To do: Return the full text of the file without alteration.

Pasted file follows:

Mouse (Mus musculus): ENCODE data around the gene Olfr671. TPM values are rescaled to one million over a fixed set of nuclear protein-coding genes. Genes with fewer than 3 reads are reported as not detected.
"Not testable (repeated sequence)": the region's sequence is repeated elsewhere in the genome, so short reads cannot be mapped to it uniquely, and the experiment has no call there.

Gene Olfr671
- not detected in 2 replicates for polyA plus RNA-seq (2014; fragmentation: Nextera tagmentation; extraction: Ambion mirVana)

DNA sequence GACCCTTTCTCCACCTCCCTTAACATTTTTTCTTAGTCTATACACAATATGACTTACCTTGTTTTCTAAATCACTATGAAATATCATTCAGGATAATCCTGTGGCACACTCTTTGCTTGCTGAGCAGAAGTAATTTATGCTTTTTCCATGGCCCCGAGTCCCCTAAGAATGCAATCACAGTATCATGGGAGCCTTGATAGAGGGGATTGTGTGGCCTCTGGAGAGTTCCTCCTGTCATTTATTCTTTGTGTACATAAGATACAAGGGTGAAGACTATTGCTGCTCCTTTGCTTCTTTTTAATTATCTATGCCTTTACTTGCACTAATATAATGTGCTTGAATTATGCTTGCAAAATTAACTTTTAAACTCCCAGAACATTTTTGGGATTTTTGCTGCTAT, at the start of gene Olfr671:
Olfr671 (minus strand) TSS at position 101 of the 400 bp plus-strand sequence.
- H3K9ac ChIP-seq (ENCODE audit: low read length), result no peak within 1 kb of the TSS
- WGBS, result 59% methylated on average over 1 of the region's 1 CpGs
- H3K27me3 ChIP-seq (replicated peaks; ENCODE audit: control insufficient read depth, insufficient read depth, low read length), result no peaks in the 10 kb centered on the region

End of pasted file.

Mouse (Mus musculus): ENCODE data around the gene Olfr671. TPM values are rescaled to one million over a fixed set of nuclear protein-coding genes. Genes with fewer than 3 reads are reported as not detected.
"Not testable (repeated sequence)": the region's sequence is repeated elsewhere in the genome, so short reads cannot be mapped to it uniquely, and the experiment has no call there.

Gene Olfr671
- not detected in 2 replicates for polyA plus RNA-seq (2014; fragmentation: Nextera tagmentation; extraction: Ambion mirVana)

DNA sequence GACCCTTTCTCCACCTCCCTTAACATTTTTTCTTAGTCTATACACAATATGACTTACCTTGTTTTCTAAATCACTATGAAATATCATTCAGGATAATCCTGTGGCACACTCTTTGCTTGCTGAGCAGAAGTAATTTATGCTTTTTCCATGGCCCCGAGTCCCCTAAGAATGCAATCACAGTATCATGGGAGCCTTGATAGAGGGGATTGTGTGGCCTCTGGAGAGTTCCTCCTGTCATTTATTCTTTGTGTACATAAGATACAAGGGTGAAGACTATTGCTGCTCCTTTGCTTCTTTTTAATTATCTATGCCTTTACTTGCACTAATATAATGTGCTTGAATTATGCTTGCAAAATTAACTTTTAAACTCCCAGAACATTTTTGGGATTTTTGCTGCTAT, at the start of gene Olfr671:
Olfr671 (minus strand) TSS at position 101 of the 400 bp plus-strand sequence.
- H3K9ac ChIP-seq (ENCODE audit: low read length), result no peak within 1 kb of the TSS
- WGBS, result 59% methylated on average over 1 of the region's 1 CpGs
- H3K27me3 ChIP-seq (replicated peaks; ENCODE audit: control insufficient read depth, insufficient read depth, low read length), result no peaks in the 10 kb centered on the region